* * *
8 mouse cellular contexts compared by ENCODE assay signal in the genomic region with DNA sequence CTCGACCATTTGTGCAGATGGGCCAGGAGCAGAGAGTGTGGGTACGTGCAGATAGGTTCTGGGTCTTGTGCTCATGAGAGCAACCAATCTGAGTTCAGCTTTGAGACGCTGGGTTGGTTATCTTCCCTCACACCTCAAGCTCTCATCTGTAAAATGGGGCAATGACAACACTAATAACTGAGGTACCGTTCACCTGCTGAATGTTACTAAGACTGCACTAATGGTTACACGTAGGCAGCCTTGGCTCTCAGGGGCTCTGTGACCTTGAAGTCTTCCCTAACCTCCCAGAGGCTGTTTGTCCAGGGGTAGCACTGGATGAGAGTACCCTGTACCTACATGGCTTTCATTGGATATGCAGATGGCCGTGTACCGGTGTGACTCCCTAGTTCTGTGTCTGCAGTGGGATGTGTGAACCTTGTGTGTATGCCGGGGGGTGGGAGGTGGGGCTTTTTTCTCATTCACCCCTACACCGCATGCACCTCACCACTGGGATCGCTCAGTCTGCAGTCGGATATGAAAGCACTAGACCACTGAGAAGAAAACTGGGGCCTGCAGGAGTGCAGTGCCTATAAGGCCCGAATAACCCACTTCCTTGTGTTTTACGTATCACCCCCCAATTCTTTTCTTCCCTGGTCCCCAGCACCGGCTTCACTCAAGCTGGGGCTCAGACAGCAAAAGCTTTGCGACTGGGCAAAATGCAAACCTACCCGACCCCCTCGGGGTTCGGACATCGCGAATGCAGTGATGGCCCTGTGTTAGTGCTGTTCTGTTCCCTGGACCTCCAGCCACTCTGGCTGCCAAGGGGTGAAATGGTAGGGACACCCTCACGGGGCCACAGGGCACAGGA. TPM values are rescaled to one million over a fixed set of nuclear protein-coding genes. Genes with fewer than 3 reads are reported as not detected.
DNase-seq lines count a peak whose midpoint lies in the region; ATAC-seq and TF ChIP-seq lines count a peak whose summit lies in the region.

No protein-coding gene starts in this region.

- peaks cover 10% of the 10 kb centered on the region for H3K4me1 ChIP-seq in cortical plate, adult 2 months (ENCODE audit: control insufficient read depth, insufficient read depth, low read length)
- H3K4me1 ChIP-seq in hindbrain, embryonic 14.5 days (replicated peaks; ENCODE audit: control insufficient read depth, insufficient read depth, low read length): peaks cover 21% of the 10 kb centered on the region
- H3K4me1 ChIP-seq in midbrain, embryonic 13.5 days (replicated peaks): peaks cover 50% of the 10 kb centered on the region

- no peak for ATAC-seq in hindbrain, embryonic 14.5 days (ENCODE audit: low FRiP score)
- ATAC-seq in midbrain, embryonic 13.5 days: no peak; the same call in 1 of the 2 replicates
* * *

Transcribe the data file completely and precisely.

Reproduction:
8 mouse cellular contexts compared by ENCODE assay signal in the genomic region with DNA sequence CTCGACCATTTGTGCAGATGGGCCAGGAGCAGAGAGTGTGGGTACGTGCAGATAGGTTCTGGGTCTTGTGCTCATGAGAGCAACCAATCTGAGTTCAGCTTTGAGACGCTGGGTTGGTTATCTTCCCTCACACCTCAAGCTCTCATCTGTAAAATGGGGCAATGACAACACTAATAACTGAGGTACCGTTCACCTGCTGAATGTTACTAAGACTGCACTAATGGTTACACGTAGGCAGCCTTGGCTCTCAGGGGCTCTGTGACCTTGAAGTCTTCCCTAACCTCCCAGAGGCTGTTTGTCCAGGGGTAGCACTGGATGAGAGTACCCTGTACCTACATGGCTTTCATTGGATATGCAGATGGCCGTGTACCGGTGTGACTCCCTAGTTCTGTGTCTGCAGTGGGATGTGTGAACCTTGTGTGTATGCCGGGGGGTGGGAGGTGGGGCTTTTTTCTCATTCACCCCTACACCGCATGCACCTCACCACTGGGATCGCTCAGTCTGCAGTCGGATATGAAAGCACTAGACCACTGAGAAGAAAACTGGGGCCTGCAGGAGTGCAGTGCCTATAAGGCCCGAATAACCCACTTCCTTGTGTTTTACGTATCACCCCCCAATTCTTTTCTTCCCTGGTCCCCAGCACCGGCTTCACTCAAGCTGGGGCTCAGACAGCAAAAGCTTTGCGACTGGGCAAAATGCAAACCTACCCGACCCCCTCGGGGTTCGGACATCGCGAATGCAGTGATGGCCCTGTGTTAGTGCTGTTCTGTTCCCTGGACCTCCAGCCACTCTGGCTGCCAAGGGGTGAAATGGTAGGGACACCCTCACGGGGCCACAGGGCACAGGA. TPM values are rescaled to one million over a fixed set of nuclear protein-coding genes. Genes with fewer than 3 reads are reported as not detected.
DNase-seq lines count a peak whose midpoint lies in the region; ATAC-seq and TF ChIP-seq lines count a peak whose summit lies in the region.

No protein-coding gene starts in this region.

- peaks cover 10% of the 10 kb centered on the region for H3K4me1 ChIP-seq in cortical plate, adult 2 months (ENCODE audit: control insufficient read depth, insufficient read depth, low read length)
- H3K4me1 ChIP-seq in hindbrain, embryonic 14.5 days (replicated peaks; ENCODE audit: control insufficient read depth, insufficient read depth, low read length): peaks cover 21% of the 10 kb centered on the region
- H3K4me1 ChIP-seq in midbrain, embryonic 13.5 days (replicated peaks): peaks cover 50% of the 10 kb centered on the region

- no peak for ATAC-seq in hindbrain, embryonic 14.5 days (ENCODE audit: low FRiP score)
- ATAC-seq in midbrain, embryonic 13.5 days: no peak; the same call in 1 of the 2 replicates